Fanciful Guesswork

Regular readers of Gone to the Dogs will be familiar with my scepticism regarding forecasting ability or skill. The short version of my argument is that we display little or no ability to forecast with any degree of reliability. Despite this, many investment decisions - ranging from tactical asset allocation through to stock selection - rest on a foundation of economic, market and company forecasts. These forecasts often are wideranging, and can embrace topics as diverse as prospects for the oil price, an exchange rate and the ability of a company's management to retire debt quickly to reduce interest costs and so bolster an earnings forecast.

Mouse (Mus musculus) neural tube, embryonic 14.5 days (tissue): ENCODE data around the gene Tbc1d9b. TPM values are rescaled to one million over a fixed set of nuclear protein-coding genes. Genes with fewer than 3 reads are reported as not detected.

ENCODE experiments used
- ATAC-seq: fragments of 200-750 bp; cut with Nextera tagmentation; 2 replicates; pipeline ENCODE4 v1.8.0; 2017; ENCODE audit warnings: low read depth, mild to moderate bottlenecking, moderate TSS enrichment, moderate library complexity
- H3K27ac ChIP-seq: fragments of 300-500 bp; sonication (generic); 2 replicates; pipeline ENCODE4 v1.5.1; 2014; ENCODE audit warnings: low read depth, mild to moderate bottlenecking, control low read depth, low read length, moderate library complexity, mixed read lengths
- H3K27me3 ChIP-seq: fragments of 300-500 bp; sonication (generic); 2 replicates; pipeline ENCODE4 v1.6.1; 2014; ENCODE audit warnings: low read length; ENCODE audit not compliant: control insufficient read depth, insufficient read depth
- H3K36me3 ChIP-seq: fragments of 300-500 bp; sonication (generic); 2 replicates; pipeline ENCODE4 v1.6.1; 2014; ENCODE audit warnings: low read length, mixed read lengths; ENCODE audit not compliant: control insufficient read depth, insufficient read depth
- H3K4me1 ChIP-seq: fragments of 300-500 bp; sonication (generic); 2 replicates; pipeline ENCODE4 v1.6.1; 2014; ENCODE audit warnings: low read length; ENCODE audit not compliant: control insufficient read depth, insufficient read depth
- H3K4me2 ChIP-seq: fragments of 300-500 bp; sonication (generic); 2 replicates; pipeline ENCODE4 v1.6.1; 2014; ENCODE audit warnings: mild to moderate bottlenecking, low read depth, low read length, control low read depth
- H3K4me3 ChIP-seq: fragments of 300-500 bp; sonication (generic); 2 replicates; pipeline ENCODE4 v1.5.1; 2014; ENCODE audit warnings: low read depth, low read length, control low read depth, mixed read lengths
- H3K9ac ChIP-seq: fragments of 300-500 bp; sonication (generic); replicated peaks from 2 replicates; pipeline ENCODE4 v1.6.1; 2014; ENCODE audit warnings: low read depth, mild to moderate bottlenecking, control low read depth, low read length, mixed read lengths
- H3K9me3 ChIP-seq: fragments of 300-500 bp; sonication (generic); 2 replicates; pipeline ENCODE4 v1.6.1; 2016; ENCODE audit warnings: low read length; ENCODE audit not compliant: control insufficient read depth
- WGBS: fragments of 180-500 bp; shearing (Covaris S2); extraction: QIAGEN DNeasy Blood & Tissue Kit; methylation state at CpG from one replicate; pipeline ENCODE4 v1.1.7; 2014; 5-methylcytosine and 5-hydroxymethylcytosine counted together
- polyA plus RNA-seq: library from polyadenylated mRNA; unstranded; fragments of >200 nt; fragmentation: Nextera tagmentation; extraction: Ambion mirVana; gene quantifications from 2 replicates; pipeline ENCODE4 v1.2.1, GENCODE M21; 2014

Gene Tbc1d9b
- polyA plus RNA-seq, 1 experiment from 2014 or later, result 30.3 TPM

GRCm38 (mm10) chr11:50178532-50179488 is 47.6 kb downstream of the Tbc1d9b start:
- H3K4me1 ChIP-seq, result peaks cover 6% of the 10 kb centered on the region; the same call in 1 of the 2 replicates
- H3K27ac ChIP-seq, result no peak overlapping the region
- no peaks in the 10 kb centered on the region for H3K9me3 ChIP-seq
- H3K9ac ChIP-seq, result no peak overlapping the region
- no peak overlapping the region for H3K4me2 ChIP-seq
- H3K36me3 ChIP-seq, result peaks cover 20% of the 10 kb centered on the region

It is also not uncommon for forecasting to extend to the socio-political environment - recall the doomsday forecasts of the Club of Rome from the 1970s?

The article below by Philip Stevens of the Financial Times deals with the above theme, arguing that whilst we have come to the time of year when anlaysts apply their mind to forecasting events for 2009, we only need to compare their forecasts for 2008 to the events that unravelled, to remind ourselves of the futility of the exercise. Still, forecasting is fun and, what is more, it is widely followed.


The season of seers is upon us: the time for commentators to reinvent themselves as clairvoyants. Confounded by the present, they (or do I mean “we”?) seek solace in the certainties of the future. The imminence of Barack Obama’s presidency makes the temptation this year doubly irresistible.

True, anyone who takes the trouble to look back at some of the punditry of December 2007 could be forgiven for treating all this with a certain scepticism. One of the things we might have learned from the tumult of 2008 is just how quickly the unthinkable can become the unremarkable.